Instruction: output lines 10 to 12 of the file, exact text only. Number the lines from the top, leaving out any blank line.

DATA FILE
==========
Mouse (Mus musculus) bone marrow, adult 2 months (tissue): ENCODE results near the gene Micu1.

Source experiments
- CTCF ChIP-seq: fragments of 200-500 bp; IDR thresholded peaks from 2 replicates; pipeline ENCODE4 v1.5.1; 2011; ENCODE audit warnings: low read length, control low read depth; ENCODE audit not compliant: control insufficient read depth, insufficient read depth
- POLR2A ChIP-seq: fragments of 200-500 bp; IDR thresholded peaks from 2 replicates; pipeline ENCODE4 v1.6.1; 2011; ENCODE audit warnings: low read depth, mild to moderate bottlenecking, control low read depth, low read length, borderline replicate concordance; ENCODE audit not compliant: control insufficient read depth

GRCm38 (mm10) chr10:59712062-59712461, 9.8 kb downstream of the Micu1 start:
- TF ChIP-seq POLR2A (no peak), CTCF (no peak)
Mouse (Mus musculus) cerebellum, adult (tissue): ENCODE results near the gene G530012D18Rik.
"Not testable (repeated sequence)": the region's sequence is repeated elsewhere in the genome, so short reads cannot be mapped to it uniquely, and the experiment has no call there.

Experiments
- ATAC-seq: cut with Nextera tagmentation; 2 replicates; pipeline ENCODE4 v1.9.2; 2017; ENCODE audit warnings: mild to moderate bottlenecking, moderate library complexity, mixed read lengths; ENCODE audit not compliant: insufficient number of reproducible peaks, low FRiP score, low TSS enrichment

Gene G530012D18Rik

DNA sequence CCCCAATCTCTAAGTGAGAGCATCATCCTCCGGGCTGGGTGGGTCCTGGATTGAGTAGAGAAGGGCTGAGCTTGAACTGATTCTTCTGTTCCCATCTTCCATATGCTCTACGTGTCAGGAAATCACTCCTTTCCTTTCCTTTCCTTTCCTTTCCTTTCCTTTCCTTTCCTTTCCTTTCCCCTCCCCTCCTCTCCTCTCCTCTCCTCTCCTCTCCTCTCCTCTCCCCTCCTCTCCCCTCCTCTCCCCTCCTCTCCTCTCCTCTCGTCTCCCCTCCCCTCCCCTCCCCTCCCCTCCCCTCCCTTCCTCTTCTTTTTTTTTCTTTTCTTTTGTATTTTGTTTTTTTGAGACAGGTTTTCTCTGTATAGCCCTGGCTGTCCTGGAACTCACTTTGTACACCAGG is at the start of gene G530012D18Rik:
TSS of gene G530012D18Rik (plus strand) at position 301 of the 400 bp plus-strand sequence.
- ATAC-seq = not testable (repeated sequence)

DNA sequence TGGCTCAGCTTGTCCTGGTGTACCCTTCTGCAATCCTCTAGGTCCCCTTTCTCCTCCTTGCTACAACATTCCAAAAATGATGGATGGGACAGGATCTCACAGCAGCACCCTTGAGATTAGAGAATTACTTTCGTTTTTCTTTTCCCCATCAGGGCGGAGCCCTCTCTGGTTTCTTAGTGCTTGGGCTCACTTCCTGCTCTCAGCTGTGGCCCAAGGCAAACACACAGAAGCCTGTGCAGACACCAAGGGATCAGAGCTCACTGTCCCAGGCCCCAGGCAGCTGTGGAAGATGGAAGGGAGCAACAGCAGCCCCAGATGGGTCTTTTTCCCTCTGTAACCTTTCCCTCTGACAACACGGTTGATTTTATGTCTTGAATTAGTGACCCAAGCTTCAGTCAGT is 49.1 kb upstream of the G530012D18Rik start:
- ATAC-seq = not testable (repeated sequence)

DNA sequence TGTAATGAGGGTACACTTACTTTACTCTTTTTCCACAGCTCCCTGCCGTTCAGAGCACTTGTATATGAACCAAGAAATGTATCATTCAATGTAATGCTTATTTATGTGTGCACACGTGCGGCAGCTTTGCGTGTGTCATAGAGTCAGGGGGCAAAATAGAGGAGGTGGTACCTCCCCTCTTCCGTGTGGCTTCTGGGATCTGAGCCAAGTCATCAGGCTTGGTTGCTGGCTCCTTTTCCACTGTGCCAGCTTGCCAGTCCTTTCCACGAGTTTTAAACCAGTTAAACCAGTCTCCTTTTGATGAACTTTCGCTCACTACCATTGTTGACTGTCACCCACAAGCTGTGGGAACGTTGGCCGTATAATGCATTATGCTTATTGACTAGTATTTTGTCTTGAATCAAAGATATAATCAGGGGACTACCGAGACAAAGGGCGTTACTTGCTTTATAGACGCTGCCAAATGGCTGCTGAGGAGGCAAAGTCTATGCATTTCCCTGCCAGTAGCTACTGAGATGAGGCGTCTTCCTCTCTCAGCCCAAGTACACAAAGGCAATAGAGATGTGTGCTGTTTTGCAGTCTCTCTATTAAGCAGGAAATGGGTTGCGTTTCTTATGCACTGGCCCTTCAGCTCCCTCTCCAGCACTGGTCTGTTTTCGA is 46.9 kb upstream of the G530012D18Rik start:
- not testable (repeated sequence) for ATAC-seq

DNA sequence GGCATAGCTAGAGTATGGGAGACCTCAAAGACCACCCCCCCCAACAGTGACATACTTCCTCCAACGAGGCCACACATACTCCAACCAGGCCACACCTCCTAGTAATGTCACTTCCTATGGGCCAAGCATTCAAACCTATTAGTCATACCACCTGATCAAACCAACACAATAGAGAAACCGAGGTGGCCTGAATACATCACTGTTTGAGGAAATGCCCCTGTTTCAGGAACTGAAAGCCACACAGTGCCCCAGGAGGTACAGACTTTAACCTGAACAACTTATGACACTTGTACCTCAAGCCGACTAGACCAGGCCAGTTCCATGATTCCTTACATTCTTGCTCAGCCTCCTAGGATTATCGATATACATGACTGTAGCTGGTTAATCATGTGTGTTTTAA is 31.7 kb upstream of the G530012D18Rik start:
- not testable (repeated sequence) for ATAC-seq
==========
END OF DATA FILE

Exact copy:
- ATAC-seq: cut with Nextera tagmentation; 2 replicates; pipeline ENCODE4 v1.9.2; 2017; ENCODE audit warnings: mild to moderate bottlenecking, moderate library complexity, mixed read lengths; ENCODE audit not compliant: insufficient number of reproducible peaks, low FRiP score, low TSS enrichment

Gene G530012D18Rik

DNA sequence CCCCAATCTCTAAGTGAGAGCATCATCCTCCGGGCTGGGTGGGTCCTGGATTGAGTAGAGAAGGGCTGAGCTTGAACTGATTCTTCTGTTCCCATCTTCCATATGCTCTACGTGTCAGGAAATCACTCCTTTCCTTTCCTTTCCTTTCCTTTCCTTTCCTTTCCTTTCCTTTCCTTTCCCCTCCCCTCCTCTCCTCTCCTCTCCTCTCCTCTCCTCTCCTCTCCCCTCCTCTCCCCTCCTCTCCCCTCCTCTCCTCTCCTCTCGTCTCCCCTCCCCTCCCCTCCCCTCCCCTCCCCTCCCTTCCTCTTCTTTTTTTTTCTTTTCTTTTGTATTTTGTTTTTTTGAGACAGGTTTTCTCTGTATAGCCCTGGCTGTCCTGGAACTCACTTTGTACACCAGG is at the start of gene G530012D18Rik: